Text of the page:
|Arrange the ideal place to talk.|
First, decide whether to conduct your conversation in person or
over the phone. These days, with family members living far apart, it's tempting
to talk about important eldercare issues via the wires. But before you dial
that number be aware that reading facial expressions and body language plays
an important part in knowing when to change communication tactics or to back
For example, how will you know if your elder is nervous or uncomfortable — frowning, tapping a foot, or looking at the clock — or know whether your elder seems relaxed — smiling and looking you in the eyes? Reading body language will help you to know how your elder is feeling. Physically being there allows you to acknowledge your elder in various ways such as moving your body forward (or away), touching, nodding your head, and making eye contact.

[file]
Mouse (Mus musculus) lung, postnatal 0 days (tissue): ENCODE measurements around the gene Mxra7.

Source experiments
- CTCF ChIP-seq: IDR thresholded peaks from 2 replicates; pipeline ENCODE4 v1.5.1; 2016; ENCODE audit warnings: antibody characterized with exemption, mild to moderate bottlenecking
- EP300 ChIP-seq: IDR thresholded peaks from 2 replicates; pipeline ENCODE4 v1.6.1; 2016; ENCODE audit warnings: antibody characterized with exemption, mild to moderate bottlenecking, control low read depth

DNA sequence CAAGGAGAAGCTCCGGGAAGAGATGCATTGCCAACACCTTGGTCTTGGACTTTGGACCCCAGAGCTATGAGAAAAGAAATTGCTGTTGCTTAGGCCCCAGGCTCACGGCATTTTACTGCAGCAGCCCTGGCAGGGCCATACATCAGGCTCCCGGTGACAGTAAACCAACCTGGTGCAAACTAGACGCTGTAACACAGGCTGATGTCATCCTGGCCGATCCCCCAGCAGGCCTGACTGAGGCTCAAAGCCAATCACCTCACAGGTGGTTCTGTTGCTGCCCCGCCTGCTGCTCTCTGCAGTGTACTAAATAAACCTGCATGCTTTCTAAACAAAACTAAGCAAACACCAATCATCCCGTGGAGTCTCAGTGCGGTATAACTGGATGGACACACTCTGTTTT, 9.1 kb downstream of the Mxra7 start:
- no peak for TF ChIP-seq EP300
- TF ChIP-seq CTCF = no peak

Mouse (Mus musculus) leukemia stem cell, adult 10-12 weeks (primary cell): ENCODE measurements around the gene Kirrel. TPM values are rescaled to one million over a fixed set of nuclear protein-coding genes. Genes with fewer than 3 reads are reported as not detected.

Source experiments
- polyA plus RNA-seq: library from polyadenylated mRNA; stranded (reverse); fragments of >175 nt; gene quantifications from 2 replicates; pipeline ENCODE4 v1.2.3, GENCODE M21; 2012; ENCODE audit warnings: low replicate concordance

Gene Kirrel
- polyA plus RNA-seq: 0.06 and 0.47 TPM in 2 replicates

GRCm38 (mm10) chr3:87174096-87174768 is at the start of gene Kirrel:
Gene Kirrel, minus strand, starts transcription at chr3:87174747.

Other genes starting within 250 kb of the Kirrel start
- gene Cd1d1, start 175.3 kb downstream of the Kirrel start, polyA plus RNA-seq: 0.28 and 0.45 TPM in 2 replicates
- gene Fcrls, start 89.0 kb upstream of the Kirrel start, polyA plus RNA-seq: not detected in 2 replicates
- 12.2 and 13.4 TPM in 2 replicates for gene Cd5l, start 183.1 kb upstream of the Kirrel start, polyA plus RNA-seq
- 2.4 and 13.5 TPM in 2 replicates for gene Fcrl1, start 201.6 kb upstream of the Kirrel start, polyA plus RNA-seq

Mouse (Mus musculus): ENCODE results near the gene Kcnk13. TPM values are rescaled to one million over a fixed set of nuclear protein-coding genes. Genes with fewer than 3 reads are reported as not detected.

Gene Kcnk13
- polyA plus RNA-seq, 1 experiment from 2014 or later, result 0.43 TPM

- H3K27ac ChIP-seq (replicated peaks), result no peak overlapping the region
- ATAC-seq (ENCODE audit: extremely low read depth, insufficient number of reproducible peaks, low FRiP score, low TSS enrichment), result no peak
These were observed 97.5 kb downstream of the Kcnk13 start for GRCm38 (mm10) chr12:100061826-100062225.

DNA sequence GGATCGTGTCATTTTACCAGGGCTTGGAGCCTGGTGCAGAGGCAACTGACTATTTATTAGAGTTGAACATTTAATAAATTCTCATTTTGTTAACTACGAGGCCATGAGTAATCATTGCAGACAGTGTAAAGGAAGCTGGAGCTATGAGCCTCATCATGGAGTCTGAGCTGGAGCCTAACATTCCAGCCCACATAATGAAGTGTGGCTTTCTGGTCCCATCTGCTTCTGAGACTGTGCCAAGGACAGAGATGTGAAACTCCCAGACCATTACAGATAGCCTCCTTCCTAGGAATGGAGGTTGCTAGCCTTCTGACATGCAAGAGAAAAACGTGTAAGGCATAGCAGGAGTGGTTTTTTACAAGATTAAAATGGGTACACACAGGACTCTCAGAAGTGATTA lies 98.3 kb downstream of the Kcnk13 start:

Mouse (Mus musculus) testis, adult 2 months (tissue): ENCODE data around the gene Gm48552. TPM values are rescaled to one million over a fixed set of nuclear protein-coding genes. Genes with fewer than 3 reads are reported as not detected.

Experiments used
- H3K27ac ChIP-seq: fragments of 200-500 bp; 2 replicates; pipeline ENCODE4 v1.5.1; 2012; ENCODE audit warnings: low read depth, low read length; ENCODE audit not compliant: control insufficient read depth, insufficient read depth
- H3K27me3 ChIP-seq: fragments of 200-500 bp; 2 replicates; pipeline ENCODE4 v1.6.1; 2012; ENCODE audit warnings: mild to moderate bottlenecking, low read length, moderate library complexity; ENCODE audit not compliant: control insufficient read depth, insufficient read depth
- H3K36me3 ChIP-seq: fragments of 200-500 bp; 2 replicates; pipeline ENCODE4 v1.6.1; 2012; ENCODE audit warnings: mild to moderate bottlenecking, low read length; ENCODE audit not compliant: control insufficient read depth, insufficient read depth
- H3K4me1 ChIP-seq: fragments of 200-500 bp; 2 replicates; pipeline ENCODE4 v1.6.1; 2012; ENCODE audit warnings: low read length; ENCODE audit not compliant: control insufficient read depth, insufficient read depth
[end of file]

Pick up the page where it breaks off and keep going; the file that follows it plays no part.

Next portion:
If you choose to talk face-to-face, think ahead as to where to have the conversation. Pick a quiet place where your elder can clearly hear what you are saying and a location that is free from distractions. As a rule, holiday family parties are not an ideal time to discuss eldercare issues. Such gatherings tend to revive historical relationship patterns; and other family members who are present may purposely sabotage your efforts to hold a conversation with your elders.
A restaurant setting also has its limitations. Uninterrupted conversations are practically impossible in such a location, and elders can easily feel as though they are on the hot seat with nowhere to run. Setting aside time to talk doesn't mean that you have to hold a formal meeting. Sometimes the best discussions take place while you're driving the car or puttering around the kitchen.